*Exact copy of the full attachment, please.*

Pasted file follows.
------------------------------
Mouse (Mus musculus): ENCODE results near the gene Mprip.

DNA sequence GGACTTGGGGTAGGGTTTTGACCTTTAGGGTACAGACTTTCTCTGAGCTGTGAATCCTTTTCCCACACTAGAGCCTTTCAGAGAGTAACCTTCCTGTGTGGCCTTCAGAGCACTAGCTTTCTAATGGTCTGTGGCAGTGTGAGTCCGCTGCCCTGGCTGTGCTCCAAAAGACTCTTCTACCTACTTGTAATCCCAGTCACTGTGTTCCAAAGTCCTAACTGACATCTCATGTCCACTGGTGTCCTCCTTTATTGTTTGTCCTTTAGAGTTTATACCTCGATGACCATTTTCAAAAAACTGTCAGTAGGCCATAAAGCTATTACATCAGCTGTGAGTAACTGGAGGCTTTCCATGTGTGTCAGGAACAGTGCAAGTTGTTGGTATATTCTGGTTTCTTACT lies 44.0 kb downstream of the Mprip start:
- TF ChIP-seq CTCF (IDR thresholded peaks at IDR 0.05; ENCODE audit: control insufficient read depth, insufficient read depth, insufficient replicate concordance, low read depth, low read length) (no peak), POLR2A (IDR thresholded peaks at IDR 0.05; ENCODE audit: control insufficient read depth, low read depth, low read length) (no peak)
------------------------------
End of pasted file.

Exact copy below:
Mouse (Mus musculus): ENCODE results near the gene Mprip.

DNA sequence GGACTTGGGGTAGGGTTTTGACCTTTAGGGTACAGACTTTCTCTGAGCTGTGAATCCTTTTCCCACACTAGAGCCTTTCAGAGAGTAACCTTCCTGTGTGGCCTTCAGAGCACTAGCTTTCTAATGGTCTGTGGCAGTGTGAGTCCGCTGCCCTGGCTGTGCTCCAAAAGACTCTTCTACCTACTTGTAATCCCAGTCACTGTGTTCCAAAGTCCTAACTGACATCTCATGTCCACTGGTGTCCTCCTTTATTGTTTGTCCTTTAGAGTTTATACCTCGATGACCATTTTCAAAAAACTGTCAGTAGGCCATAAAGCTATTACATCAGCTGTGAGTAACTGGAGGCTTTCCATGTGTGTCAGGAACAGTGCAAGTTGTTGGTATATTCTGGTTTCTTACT lies 44.0 kb downstream of the Mprip start:
- TF ChIP-seq CTCF (IDR thresholded peaks at IDR 0.05; ENCODE audit: control insufficient read depth, insufficient read depth, insufficient replicate concordance, low read depth, low read length) (no peak), POLR2A (IDR thresholded peaks at IDR 0.05; ENCODE audit: control insufficient read depth, low read depth, low read length) (no peak)